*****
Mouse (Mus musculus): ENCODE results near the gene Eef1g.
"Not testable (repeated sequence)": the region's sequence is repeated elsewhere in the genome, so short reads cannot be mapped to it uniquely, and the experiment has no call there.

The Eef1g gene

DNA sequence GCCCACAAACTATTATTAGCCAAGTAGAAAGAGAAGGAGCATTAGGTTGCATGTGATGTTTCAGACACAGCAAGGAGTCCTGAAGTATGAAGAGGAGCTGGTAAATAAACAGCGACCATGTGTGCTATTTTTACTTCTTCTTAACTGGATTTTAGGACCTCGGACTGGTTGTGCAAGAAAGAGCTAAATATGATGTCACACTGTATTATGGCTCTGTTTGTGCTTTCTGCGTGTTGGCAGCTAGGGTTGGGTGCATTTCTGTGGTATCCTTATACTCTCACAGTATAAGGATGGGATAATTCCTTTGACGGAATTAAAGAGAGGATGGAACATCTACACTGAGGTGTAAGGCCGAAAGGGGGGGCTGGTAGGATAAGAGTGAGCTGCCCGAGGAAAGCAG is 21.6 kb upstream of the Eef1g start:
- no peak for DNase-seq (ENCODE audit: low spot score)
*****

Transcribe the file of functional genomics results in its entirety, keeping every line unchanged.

Mouse (Mus musculus): ENCODE results near the gene Eef1g.
"Not testable (repeated sequence)": the region's sequence is repeated elsewhere in the genome, so short reads cannot be mapped to it uniquely, and the experiment has no call there.

The Eef1g gene

DNA sequence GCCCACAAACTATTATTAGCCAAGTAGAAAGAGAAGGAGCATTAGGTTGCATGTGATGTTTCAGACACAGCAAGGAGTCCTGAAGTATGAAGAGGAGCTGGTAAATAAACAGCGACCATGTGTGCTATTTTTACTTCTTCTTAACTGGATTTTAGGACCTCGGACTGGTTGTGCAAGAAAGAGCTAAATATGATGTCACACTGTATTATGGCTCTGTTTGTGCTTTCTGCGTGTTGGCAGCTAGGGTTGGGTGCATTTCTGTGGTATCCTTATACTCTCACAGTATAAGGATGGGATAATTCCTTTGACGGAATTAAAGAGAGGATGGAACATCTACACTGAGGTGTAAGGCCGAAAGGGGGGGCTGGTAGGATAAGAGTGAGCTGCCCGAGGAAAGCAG is 21.6 kb upstream of the Eef1g start:
- no peak for DNase-seq (ENCODE audit: low spot score)